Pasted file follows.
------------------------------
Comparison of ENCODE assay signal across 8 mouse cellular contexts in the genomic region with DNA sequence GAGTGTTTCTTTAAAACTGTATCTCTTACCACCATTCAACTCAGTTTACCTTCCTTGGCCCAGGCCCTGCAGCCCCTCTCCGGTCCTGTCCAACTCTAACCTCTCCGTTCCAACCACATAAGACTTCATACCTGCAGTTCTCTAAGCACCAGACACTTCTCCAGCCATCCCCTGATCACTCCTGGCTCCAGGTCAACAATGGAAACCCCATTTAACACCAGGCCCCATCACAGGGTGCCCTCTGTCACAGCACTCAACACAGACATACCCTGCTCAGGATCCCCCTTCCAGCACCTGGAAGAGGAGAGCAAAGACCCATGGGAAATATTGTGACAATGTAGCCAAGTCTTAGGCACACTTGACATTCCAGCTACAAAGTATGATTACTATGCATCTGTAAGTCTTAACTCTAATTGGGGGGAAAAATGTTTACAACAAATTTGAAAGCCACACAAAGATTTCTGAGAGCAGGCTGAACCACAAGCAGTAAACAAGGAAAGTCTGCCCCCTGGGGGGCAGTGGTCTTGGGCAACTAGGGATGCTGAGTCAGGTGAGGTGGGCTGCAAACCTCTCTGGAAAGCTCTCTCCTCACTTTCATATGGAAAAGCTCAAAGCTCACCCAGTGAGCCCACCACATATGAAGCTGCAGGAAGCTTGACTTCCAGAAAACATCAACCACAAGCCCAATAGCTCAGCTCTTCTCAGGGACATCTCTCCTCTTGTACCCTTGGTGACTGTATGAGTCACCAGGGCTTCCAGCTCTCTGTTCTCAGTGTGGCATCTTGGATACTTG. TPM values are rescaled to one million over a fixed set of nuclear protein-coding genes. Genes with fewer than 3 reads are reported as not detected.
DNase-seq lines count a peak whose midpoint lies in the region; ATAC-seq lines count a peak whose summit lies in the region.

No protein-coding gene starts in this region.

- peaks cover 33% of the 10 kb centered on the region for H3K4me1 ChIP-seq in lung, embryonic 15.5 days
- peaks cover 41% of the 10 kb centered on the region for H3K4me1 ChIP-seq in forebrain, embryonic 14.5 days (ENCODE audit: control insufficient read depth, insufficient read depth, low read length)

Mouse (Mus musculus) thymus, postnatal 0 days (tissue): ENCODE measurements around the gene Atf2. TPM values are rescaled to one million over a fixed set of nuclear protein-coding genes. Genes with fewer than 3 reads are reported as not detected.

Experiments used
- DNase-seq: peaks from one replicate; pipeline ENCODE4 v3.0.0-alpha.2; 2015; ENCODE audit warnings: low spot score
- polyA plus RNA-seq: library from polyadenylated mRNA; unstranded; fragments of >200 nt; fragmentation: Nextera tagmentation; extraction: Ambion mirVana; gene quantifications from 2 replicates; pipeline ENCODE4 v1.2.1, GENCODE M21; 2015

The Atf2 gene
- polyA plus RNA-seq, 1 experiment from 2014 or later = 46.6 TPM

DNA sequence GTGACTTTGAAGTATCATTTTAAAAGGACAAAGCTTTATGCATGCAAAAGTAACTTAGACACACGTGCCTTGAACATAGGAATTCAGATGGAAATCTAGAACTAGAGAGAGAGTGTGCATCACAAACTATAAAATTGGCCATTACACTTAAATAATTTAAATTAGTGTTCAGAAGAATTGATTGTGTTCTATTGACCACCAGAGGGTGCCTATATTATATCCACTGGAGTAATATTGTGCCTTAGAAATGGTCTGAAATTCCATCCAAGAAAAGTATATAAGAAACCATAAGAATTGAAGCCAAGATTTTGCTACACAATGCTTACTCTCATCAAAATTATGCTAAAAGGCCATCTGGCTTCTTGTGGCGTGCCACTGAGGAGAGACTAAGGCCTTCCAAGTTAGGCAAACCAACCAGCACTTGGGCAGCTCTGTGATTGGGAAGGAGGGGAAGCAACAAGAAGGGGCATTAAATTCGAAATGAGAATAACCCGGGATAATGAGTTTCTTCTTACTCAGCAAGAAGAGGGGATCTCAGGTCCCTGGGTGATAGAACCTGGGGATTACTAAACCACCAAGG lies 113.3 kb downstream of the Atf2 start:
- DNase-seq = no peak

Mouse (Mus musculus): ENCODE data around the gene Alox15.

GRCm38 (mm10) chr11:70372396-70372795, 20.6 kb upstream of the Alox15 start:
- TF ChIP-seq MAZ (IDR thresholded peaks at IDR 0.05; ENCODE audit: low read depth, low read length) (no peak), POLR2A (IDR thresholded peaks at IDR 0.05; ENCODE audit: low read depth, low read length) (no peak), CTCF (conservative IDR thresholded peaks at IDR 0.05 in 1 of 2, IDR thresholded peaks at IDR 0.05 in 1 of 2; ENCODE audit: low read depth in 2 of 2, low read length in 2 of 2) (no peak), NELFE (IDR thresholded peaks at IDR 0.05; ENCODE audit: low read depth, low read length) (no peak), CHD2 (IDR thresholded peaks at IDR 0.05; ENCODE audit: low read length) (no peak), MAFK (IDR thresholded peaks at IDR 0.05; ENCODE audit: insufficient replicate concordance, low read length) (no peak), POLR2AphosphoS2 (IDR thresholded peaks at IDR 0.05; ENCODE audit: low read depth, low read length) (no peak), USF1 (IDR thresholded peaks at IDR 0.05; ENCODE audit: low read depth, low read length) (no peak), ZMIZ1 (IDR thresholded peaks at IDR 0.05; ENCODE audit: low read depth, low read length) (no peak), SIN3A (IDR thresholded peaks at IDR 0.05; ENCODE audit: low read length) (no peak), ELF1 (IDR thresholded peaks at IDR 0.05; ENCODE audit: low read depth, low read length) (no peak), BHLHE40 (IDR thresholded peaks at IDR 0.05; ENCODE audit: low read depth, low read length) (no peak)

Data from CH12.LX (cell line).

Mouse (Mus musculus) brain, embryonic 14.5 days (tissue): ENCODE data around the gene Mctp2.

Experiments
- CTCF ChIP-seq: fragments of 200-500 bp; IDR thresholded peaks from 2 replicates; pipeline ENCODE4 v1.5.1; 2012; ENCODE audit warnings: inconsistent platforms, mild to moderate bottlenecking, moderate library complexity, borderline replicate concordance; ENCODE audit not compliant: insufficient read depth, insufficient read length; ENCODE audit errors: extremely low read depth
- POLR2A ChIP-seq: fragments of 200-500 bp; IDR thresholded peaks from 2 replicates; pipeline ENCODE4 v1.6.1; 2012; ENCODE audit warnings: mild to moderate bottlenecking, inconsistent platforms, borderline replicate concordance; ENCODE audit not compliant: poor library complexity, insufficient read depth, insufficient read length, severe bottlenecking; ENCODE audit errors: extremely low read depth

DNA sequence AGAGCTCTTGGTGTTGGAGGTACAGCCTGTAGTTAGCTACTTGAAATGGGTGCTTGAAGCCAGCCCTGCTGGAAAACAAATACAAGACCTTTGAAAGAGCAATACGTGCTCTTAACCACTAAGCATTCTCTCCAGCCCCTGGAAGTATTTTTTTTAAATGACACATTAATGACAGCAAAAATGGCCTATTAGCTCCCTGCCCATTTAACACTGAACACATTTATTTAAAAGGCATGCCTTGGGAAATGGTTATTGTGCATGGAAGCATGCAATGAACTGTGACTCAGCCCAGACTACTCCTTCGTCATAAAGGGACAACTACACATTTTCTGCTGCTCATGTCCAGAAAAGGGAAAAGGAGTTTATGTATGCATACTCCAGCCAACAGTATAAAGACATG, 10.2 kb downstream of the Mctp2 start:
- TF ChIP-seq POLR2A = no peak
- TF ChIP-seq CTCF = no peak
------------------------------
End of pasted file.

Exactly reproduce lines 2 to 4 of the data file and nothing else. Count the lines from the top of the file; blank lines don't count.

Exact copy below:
DNase-seq lines count a peak whose midpoint lies in the region; ATAC-seq lines count a peak whose summit lies in the region.

No protein-coding gene starts in this region.

- peaks cover 33% of the 10 kb centered on the region for H3K4me1 ChIP-seq in lung, embryonic 15.5 days